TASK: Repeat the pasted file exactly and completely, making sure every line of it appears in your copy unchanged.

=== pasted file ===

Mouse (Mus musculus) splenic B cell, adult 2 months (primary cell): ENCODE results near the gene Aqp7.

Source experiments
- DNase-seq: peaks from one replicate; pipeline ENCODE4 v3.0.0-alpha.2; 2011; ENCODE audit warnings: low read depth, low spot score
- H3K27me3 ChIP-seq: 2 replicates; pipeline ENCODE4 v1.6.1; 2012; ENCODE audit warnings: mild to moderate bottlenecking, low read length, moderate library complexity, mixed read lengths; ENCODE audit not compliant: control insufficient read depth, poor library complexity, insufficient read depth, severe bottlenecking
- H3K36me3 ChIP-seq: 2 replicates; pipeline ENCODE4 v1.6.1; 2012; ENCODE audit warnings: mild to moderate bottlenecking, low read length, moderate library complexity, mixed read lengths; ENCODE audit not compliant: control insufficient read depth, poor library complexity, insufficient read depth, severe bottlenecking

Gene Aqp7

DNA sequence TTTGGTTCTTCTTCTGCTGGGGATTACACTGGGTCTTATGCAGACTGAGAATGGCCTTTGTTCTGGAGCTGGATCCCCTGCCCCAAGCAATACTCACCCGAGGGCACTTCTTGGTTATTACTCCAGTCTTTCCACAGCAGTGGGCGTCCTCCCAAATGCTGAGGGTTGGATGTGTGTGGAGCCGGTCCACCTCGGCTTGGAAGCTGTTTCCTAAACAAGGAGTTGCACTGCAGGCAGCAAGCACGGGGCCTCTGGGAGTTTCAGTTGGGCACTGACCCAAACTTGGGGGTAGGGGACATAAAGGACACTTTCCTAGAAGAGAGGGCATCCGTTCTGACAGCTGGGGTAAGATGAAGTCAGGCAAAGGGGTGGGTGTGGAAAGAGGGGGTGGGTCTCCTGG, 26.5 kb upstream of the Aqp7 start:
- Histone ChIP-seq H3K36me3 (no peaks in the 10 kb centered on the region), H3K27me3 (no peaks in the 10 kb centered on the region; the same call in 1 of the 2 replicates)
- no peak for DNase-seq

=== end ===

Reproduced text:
Mouse (Mus musculus) splenic B cell, adult 2 months (primary cell): ENCODE results near the gene Aqp7.

Source experiments
- DNase-seq: peaks from one replicate; pipeline ENCODE4 v3.0.0-alpha.2; 2011; ENCODE audit warnings: low read depth, low spot score
- H3K27me3 ChIP-seq: 2 replicates; pipeline ENCODE4 v1.6.1; 2012; ENCODE audit warnings: mild to moderate bottlenecking, low read length, moderate library complexity, mixed read lengths; ENCODE audit not compliant: control insufficient read depth, poor library complexity, insufficient read depth, severe bottlenecking
- H3K36me3 ChIP-seq: 2 replicates; pipeline ENCODE4 v1.6.1; 2012; ENCODE audit warnings: mild to moderate bottlenecking, low read length, moderate library complexity, mixed read lengths; ENCODE audit not compliant: control insufficient read depth, poor library complexity, insufficient read depth, severe bottlenecking

Gene Aqp7

DNA sequence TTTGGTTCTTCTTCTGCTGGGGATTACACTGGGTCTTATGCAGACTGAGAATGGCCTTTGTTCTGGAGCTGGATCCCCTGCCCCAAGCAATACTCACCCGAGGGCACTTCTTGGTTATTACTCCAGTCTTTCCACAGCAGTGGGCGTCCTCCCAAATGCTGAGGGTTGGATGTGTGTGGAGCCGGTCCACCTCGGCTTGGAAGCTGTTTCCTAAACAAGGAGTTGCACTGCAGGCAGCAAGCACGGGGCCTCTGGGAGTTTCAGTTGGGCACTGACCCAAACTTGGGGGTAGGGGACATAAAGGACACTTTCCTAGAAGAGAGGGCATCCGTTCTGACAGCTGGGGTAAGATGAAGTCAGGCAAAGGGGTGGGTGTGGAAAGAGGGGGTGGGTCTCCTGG, 26.5 kb upstream of the Aqp7 start:
- Histone ChIP-seq H3K36me3 (no peaks in the 10 kb centered on the region), H3K27me3 (no peaks in the 10 kb centered on the region; the same call in 1 of the 2 replicates)
- no peak for DNase-seq